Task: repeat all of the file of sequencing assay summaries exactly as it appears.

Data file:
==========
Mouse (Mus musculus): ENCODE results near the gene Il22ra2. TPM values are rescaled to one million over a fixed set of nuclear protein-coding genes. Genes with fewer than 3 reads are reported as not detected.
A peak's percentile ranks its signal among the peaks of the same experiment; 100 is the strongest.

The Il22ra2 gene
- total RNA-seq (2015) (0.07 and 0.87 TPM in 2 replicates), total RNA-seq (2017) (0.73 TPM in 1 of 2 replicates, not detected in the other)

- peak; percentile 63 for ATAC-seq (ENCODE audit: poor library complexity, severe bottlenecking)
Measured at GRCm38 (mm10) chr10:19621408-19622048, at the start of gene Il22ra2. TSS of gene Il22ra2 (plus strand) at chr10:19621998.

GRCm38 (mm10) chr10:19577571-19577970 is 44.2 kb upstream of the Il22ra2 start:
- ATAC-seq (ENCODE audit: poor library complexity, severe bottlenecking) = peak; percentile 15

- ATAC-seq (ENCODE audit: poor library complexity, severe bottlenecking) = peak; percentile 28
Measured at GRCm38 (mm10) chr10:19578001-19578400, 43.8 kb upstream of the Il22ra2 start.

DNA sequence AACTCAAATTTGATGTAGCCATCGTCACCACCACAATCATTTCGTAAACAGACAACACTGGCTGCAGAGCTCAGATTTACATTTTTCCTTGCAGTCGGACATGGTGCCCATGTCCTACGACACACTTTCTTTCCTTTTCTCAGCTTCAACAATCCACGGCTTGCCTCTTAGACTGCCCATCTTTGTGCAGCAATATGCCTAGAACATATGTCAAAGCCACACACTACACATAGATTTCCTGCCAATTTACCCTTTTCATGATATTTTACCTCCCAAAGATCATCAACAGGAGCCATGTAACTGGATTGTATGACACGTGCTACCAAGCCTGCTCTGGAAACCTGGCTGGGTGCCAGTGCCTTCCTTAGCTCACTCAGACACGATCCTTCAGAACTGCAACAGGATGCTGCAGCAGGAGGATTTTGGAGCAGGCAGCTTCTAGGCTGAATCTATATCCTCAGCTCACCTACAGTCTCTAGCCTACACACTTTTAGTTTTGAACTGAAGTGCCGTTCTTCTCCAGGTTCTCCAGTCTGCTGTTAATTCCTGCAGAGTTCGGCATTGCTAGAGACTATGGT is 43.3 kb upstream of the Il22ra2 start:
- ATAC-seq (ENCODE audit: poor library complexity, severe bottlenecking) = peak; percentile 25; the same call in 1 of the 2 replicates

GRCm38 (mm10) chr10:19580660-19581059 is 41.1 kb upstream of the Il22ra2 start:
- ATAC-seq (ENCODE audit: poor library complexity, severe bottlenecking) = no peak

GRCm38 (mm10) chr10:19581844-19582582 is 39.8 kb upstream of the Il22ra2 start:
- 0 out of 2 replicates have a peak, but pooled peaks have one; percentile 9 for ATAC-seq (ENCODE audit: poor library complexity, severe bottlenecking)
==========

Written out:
Mouse (Mus musculus): ENCODE results near the gene Il22ra2. TPM values are rescaled to one million over a fixed set of nuclear protein-coding genes. Genes with fewer than 3 reads are reported as not detected.
A peak's percentile ranks its signal among the peaks of the same experiment; 100 is the strongest.

The Il22ra2 gene
- total RNA-seq (2015) (0.07 and 0.87 TPM in 2 replicates), total RNA-seq (2017) (0.73 TPM in 1 of 2 replicates, not detected in the other)

- peak; percentile 63 for ATAC-seq (ENCODE audit: poor library complexity, severe bottlenecking)
Measured at GRCm38 (mm10) chr10:19621408-19622048, at the start of gene Il22ra2. TSS of gene Il22ra2 (plus strand) at chr10:19621998.

GRCm38 (mm10) chr10:19577571-19577970 is 44.2 kb upstream of the Il22ra2 start:
- ATAC-seq (ENCODE audit: poor library complexity, severe bottlenecking) = peak; percentile 15

- ATAC-seq (ENCODE audit: poor library complexity, severe bottlenecking) = peak; percentile 28
Measured at GRCm38 (mm10) chr10:19578001-19578400, 43.8 kb upstream of the Il22ra2 start.

DNA sequence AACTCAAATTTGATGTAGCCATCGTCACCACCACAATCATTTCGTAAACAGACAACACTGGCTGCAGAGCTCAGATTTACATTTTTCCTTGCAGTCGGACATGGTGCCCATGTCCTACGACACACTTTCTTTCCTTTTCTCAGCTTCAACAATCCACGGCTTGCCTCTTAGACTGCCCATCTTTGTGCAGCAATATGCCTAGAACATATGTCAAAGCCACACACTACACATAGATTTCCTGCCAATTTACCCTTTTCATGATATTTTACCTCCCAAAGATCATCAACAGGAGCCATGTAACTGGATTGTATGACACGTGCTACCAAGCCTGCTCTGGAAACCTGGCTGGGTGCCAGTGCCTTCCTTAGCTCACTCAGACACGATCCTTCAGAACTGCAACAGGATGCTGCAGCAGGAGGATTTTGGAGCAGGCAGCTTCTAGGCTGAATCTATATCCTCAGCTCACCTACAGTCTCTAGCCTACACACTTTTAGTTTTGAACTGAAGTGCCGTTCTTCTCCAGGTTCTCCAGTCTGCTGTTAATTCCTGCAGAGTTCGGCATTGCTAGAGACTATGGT is 43.3 kb upstream of the Il22ra2 start:
- ATAC-seq (ENCODE audit: poor library complexity, severe bottlenecking) = peak; percentile 25; the same call in 1 of the 2 replicates

GRCm38 (mm10) chr10:19580660-19581059 is 41.1 kb upstream of the Il22ra2 start:
- ATAC-seq (ENCODE audit: poor library complexity, severe bottlenecking) = no peak

GRCm38 (mm10) chr10:19581844-19582582 is 39.8 kb upstream of the Il22ra2 start:
- 0 out of 2 replicates have a peak, but pooled peaks have one; percentile 9 for ATAC-seq (ENCODE audit: poor library complexity, severe bottlenecking)